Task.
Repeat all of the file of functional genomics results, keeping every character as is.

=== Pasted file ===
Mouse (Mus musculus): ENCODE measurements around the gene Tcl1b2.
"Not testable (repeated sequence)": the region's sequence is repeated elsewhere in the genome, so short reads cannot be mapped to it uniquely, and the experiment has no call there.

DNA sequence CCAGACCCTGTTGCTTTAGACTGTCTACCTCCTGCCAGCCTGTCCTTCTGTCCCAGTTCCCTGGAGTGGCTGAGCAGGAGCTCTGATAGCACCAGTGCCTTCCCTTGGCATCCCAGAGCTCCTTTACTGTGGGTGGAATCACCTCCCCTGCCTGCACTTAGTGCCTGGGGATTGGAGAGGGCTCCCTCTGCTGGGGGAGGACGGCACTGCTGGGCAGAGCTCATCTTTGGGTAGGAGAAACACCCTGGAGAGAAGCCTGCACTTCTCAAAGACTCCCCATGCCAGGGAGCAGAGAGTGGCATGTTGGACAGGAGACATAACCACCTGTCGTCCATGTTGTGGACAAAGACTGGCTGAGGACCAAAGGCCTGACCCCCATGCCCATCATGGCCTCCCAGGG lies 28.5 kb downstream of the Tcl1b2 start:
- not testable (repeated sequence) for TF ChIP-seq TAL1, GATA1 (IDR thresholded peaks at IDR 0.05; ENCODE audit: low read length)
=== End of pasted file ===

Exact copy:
Mouse (Mus musculus): ENCODE measurements around the gene Tcl1b2.
"Not testable (repeated sequence)": the region's sequence is repeated elsewhere in the genome, so short reads cannot be mapped to it uniquely, and the experiment has no call there.

DNA sequence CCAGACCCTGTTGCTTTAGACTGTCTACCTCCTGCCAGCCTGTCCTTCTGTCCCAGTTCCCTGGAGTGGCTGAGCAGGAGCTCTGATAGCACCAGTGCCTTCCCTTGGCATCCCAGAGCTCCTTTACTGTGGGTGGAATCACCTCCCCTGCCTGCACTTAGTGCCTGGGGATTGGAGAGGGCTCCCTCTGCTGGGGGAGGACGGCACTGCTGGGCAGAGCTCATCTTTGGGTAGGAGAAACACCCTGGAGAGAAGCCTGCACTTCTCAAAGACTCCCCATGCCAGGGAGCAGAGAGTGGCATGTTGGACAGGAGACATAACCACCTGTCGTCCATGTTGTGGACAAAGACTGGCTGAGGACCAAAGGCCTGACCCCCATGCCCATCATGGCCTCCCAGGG lies 28.5 kb downstream of the Tcl1b2 start:
- not testable (repeated sequence) for TF ChIP-seq TAL1, GATA1 (IDR thresholded peaks at IDR 0.05; ENCODE audit: low read length)